Today, men around the globe are rushing to newsstands to snap up the latest edition of Sports Illustrated. Lots of men. Even ones who don't shoot baskets, haven't seen a ballgame in years, and can't name any quarterback since Bart Starr.
So what's causing this sudden attraction to the wide world of sports? Well, it ain't knee pads. Nope. It's the Super Bowl of Bikinis. The World Series of Navels. The Ryder Cup of Wonder Bras. It's the long-legged, high-gloss spectacle of the annual Swimsuit Issue, and every year it depresses me.
Some women actually become angry over this particular publication, writing scathing letters to Time Inc. about this ultimate corruption of morals arriving through the U.S. mails. I don't quite understand that reaction. The models are beautiful and the photographs are exquisitely shot against breathtaking scenery. It simply depresses me because these are women I'll never look like, wearing swimsuits I could never fit into, and who have the ability to look graceful while draped over a rock with strings cutting into their bodies in uncomfortable places.
Now comes the news that one of the first manifestations of the proposed mega-merger between America Online and Time Warner was a clever stunt clearly designed to draw (popping) eyeballs. Last night, AOL members were given an advance peak at the SI Swimsuit Issue before its release to the general public today. Sports Illustrated, of course, is a Time Inc. publication, and this is what the analysts love to call "synergy."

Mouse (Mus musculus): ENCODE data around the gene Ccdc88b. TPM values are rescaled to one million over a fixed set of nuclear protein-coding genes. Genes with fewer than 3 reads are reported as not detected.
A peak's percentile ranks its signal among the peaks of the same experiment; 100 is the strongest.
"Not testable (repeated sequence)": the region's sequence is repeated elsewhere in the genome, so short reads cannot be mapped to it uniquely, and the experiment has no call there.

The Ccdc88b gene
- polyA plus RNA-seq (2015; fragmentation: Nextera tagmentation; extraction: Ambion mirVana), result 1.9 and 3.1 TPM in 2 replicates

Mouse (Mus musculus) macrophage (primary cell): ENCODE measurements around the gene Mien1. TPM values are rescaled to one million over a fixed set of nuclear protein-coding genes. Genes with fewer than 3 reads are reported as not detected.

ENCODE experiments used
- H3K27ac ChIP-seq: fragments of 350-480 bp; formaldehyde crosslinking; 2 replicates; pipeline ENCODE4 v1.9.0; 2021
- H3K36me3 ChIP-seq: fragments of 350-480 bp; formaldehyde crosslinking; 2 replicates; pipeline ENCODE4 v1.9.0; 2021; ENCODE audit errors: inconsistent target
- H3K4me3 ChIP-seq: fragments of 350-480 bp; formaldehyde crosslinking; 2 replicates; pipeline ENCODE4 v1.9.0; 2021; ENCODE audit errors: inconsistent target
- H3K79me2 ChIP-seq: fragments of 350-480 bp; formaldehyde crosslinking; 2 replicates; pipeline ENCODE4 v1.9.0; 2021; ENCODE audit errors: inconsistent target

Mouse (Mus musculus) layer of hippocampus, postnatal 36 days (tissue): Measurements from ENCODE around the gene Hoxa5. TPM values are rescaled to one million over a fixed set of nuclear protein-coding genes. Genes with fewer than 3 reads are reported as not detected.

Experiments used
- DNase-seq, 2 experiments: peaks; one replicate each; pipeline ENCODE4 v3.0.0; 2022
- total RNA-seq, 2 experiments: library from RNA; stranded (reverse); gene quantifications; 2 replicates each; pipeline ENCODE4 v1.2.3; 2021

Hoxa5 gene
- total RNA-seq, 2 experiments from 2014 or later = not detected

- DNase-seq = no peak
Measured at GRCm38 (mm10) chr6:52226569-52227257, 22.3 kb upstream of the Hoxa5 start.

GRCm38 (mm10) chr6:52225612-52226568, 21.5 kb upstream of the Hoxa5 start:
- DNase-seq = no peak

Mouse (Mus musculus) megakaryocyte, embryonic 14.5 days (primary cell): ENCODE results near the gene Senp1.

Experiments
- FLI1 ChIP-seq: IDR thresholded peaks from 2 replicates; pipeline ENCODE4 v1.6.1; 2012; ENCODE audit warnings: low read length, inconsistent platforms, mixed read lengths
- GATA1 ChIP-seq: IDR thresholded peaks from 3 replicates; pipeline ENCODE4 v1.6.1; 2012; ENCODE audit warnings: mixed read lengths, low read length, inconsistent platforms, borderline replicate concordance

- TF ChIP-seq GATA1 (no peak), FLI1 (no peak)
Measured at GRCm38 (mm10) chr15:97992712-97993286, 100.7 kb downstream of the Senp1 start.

In a continuation of this synergy, AOL hosted a live chat with the model who graces this year's cover. Furthermore, AOL plans to hold a series of chats throughout the year so its members can "interact" with all of the Sports Illustrated swimsuit models.
Hmm... I wonder if they do their own typing.
It's an ingenious promotion by AOL and Time Warner. I've no doubt that by 8 p.m. last night, access to America Online was jammed, connections were lost, and the chat room was too full to enter. The morning talk shows are probably discussing it to death, and who knows what effect the titillating publicity will have on my poor, beleaguered AOL stock.
But here's what I really want to see: a picture of all those models sitting at their keyboards wearing sweats and bunny slippers while they type answers to Joe6Pack who asks, "Yo, babe, are those real?"